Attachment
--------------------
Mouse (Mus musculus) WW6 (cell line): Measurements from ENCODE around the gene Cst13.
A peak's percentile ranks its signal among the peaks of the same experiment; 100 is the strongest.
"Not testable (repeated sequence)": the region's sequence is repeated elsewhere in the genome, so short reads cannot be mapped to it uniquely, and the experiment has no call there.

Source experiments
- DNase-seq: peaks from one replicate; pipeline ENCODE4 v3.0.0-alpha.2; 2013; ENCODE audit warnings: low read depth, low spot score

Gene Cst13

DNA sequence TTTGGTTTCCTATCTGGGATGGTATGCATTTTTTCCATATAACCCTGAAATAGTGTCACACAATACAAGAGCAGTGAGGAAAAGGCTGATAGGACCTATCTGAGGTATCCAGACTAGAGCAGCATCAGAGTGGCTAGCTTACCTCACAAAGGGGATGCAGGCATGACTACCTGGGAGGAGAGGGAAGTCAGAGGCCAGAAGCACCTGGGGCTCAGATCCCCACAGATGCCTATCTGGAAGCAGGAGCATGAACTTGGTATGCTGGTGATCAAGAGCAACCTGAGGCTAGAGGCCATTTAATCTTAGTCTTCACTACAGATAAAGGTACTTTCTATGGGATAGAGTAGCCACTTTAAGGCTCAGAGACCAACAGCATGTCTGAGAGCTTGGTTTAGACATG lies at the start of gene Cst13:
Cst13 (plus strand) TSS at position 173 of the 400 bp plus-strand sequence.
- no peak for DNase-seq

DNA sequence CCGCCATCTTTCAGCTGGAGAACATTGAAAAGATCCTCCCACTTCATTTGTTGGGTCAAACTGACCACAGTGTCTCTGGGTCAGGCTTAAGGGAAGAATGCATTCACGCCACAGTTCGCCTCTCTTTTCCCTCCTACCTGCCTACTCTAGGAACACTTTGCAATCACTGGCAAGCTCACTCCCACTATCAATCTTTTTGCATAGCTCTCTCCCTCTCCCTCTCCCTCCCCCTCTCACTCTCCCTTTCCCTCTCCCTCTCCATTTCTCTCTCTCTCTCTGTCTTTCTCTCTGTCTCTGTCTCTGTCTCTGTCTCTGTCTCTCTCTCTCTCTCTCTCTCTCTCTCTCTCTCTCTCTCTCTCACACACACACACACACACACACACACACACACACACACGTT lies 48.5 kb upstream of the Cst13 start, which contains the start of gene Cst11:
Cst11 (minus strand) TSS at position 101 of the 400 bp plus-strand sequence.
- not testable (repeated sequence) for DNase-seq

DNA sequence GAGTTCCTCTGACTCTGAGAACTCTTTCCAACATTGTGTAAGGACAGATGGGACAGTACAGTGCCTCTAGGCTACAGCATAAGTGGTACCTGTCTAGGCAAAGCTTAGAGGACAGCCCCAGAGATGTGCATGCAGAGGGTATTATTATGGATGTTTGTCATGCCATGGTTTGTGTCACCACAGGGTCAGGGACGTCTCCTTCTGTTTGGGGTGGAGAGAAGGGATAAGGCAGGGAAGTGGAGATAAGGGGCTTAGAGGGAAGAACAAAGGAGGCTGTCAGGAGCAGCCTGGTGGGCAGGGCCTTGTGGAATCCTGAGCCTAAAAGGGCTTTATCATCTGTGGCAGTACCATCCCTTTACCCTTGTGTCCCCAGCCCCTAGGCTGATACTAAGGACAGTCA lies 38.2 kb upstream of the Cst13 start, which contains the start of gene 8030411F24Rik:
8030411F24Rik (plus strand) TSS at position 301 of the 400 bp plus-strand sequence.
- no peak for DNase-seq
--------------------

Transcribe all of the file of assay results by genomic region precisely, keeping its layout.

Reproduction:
Mouse (Mus musculus) WW6 (cell line): Measurements from ENCODE around the gene Cst13.
A peak's percentile ranks its signal among the peaks of the same experiment; 100 is the strongest.
"Not testable (repeated sequence)": the region's sequence is repeated elsewhere in the genome, so short reads cannot be mapped to it uniquely, and the experiment has no call there.

Source experiments
- DNase-seq: peaks from one replicate; pipeline ENCODE4 v3.0.0-alpha.2; 2013; ENCODE audit warnings: low read depth, low spot score

Gene Cst13

DNA sequence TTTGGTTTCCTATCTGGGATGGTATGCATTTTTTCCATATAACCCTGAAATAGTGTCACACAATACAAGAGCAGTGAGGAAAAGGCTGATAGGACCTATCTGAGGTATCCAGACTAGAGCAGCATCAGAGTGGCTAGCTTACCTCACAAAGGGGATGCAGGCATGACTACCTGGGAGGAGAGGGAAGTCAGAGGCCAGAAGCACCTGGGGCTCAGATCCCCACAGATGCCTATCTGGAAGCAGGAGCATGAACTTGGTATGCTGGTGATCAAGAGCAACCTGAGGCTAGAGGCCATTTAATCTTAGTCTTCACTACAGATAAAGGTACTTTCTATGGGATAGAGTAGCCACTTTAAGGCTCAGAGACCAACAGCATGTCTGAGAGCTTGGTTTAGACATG lies at the start of gene Cst13:
Cst13 (plus strand) TSS at position 173 of the 400 bp plus-strand sequence.
- no peak for DNase-seq

DNA sequence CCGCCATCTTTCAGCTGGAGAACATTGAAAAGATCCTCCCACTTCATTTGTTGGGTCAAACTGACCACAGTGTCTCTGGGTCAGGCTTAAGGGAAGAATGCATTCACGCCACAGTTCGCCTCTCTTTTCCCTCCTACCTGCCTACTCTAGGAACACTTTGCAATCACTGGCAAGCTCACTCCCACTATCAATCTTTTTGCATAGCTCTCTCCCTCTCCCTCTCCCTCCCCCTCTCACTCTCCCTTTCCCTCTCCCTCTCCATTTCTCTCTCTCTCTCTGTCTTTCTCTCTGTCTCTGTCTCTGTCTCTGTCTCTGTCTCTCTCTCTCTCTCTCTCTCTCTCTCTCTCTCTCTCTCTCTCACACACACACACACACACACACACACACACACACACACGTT lies 48.5 kb upstream of the Cst13 start, which contains the start of gene Cst11:
Cst11 (minus strand) TSS at position 101 of the 400 bp plus-strand sequence.
- not testable (repeated sequence) for DNase-seq

DNA sequence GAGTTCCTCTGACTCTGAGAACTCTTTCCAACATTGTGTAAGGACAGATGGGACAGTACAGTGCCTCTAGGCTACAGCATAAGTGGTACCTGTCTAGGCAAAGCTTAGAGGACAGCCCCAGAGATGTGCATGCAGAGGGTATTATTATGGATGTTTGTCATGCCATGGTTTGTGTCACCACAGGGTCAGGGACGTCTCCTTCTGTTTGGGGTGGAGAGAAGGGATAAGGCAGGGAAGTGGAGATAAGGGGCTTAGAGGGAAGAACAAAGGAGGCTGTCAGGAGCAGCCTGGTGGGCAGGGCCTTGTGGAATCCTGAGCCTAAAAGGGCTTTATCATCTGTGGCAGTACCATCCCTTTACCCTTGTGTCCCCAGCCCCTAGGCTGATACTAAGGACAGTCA lies 38.2 kb upstream of the Cst13 start, which contains the start of gene 8030411F24Rik:
8030411F24Rik (plus strand) TSS at position 301 of the 400 bp plus-strand sequence.
- no peak for DNase-seq